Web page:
12. Webster's Mac macrumors regular

    Dec 18, 2016
    I like my passwords sweet, not salty.
  13. supercoolmanchu macrumors 6502


    Mar 5, 2012
    Why would anyone use T-mobile?

    If I’m getting reamed for phone service, it’s gunna be by the professionals at AT&T. ;)
  14. inkswamp, Aug 26, 2018
    Last edited: Aug 26, 2018

    inkswamp macrumors 68030


    Jan 26, 2003
    "The page allowed for infinite entry attempts into the PIN field...."

    This is web security 101. Who puts a form online nowadays without some form of captcha or limit on usage? Hell, even Apple's form that allows you to look up Macs by serial number cuts you off after 3 lookups for a period of time. And yet, this is just sitting there waiting to be abused? This was sloppy and inexcusable.
    That's true, but this was really basic. This is something that anyone running a web site backend knows to shield their databases from. How many forms do you encounter nowadays that don't have a captcha or a built-in limit on usage? Almost none. This was an embarrassing oversight for Apple. It was the security equivalent of "hiding" your front door keys under the welcome mat. Apple is a great company but this was just dumb.
  15. Neo-Tech, Aug 26, 2018
    Last edited: Aug 26, 2018

    Neo-Tech macrumors regular

    Jun 19, 2009
    If it was T-Mobile's fault, wouldn't Apple have said so? Why did it also affect AT&T accounts on Asurion? It's quite clear that both Apple and Asurion made a mistake in their implementation, but hey, let's dig up some articles showing how T-Mobile's security is bad so it must be their fault!
  16. vixster1901 macrumors regular


    Apr 25, 2009
    That's why they call it passcode, pass the code please... :p sorry, I couldn't help myself! ;)
  17. fairuz, Aug 26, 2018
    Last edited: Aug 26, 2018

    fairuz macrumors 68020


    Aug 27, 2017
    Silicon Valley
    Shouldn't T-Mobile's API have a rate limit per user? Even if you look past that, does their API documentation say that they don't have a limit and that clients like Apple should do the limiting?
    --- Post Merged, Aug 26, 2018 ---
    T-Mobile was definitely doing something wrong here. No matter what they shouldn't be allowing infinite requests to check a 4-digit numeric PIN. Apple also should not have allowed it, but mainly cause they should know Tmo's security sucks (besides that just for their internal reasons); it's Tmo's job to protect the PIN and not "trust the client" as others said above.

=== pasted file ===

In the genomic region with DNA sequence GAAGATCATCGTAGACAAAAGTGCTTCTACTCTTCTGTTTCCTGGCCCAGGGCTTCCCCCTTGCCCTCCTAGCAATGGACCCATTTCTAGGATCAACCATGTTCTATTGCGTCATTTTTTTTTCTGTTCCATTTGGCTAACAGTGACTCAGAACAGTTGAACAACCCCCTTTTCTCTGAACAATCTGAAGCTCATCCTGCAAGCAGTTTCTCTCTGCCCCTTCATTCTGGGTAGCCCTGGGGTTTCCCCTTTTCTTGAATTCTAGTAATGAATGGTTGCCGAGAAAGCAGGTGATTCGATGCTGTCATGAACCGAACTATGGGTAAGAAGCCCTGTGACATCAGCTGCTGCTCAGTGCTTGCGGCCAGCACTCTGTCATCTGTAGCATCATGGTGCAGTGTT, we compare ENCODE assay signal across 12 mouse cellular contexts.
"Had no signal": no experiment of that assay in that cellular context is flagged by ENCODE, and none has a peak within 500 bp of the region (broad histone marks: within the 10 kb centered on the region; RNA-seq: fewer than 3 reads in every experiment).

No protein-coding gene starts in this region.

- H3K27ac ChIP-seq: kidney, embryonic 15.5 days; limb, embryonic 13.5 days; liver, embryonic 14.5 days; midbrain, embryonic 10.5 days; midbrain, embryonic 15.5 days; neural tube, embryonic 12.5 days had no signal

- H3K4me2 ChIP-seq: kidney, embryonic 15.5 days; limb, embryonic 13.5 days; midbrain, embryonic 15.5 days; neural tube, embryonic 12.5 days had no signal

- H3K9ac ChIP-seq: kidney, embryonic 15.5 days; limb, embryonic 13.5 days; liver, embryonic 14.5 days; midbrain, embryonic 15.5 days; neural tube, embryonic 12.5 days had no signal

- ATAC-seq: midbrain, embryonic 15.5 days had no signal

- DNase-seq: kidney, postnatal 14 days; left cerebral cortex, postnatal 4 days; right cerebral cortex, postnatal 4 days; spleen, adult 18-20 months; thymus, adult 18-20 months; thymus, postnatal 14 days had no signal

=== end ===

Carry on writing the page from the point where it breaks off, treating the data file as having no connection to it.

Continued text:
--- Post Merged, Aug 26, 2018 ---
    Maybe the other carriers did the rate limiting, and they applied the same to all.
    --- Post Merged, Aug 26, 2018 ---
    The person in charge of that Twitter account was also a total jerk. Literally troll-level. Though they're technically separate companies. The US rep responded more kindly but refused to say whether they take the blatant misstep of storing passwords.

    It's a fun read.
  18. 69Mustang macrumors 604


    Jan 7, 2014
    In between a rock and a hard place
    Yeah, you're doing the exact same thing as zacharino. Cursory half-acknowledgement-half-excuse for Apple's involvement and the rest is "hey let's excoriate TMo for an issue where Apple was at fault. Apple accepted responsibility for it's actions and fixed the issue... on it's site, not TMo's. As I said earlier, TMo has issues... plenty of 'em. This issue is Apples.
  19. MacBH928 macrumors 68040


    May 17, 2008
    The problem is not 0 feedback... its how it used:

    1)Sharing: When I give my ISP my address and Credit Card number, I really do not expect it to come up when I go shopping at Costco. I give you, not you and everyone else.

    2)Anonymity: You want general statics like how many people online, how long they stay on the site...fine. Building a specific profile on me, keeping it, never deleting it against my will, and tracking every keystroke I hit, every link I click, every sound captured from the

    3)Collecting what I do not know. For example, I didn't know Gmail reads your emails and serves ads based on that. I thought it geolocation based like how it used to be. I didn't know many services collect data on the device you use. They know if I am logging from a MacBook or an iPhone and which specific version of an iphone-if not an exact serial number.
  20. antonis macrumors 68020


    Jun 10, 2011
    There you go. The linked article mentions a vulnerability that can give access to the Mac's keychain (e.g. the intruder makes your mac his). Happy ?